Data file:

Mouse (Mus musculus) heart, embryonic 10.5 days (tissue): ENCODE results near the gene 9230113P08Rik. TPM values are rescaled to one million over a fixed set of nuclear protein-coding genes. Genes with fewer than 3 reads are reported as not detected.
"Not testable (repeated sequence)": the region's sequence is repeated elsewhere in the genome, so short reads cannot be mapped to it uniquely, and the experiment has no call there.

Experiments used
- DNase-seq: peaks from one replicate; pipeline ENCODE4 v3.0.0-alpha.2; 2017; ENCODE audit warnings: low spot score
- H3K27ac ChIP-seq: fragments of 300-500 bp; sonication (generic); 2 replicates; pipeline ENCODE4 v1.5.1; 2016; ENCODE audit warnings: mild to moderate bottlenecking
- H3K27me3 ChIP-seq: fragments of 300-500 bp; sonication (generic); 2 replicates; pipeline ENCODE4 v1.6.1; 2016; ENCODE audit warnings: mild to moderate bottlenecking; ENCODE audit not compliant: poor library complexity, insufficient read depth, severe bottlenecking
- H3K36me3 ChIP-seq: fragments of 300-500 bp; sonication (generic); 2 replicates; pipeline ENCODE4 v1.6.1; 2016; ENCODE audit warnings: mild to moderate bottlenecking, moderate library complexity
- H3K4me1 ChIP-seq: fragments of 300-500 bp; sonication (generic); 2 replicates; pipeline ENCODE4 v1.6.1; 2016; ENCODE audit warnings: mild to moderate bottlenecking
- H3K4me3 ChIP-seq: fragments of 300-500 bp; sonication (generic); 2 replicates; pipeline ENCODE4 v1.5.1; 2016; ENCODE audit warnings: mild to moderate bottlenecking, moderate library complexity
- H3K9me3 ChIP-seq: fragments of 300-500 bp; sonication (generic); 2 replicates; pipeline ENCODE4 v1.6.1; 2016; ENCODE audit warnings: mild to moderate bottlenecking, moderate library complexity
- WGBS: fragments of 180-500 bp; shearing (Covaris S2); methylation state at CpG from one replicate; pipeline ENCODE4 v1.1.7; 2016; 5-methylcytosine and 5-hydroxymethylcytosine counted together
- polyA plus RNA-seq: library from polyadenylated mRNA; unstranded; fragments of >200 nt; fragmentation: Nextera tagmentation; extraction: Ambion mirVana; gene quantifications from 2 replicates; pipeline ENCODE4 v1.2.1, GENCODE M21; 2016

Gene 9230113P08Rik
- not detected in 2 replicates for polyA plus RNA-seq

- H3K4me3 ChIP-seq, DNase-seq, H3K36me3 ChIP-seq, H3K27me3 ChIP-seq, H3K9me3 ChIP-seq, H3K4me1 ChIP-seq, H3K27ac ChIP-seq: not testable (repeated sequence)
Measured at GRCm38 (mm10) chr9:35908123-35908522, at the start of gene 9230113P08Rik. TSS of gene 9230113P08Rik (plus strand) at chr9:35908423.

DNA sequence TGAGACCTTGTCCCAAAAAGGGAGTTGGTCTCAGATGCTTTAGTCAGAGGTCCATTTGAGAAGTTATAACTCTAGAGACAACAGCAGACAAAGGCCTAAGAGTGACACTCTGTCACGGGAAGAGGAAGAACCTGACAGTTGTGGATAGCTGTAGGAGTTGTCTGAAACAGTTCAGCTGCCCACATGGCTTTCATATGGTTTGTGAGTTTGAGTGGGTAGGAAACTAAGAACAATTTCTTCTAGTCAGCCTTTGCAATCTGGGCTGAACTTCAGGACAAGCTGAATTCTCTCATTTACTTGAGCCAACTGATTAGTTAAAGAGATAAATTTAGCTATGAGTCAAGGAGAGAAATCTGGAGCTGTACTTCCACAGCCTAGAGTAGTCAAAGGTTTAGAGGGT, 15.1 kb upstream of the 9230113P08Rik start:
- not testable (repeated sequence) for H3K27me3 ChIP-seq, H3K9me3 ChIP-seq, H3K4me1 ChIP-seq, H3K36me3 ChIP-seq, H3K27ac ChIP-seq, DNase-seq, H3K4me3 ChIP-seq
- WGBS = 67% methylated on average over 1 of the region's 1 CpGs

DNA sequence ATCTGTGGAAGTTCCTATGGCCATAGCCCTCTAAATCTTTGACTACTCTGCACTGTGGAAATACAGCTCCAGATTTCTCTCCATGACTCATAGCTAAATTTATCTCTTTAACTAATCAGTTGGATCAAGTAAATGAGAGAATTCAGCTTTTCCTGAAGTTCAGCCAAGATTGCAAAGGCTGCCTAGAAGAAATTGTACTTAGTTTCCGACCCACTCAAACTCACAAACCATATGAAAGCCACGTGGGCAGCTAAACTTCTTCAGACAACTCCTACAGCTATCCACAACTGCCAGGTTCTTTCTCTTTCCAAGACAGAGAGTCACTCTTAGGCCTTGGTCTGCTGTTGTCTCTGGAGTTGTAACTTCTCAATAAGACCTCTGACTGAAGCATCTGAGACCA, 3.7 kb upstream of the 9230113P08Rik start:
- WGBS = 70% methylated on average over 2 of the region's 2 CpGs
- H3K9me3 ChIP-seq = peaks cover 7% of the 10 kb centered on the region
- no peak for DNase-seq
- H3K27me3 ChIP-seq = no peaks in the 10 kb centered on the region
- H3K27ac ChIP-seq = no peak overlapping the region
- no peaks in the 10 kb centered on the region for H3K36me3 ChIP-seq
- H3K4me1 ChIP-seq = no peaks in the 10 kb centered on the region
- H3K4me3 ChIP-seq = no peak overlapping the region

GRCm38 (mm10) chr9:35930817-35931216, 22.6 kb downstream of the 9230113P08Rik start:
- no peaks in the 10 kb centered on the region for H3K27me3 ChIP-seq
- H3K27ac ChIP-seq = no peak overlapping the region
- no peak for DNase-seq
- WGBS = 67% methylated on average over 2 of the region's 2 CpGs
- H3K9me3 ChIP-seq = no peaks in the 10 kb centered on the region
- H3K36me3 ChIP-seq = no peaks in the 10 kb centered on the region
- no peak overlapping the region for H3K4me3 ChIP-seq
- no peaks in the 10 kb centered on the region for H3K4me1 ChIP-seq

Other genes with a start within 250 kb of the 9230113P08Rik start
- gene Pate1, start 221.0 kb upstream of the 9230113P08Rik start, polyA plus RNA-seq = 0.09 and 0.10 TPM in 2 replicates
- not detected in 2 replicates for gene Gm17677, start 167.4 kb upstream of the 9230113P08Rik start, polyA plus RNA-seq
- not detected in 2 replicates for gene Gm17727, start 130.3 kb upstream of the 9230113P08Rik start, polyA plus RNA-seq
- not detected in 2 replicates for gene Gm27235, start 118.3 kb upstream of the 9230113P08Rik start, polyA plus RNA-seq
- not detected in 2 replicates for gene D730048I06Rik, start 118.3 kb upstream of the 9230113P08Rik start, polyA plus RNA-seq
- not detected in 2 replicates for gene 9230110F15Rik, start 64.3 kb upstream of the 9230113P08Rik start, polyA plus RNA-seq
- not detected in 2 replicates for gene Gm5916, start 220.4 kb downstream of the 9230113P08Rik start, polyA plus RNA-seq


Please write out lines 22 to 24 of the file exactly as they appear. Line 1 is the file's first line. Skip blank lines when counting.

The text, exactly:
- H3K9me3 ChIP-seq = peaks cover 7% of the 10 kb centered on the region
- no peak for DNase-seq
- H3K27me3 ChIP-seq = no peaks in the 10 kb centered on the region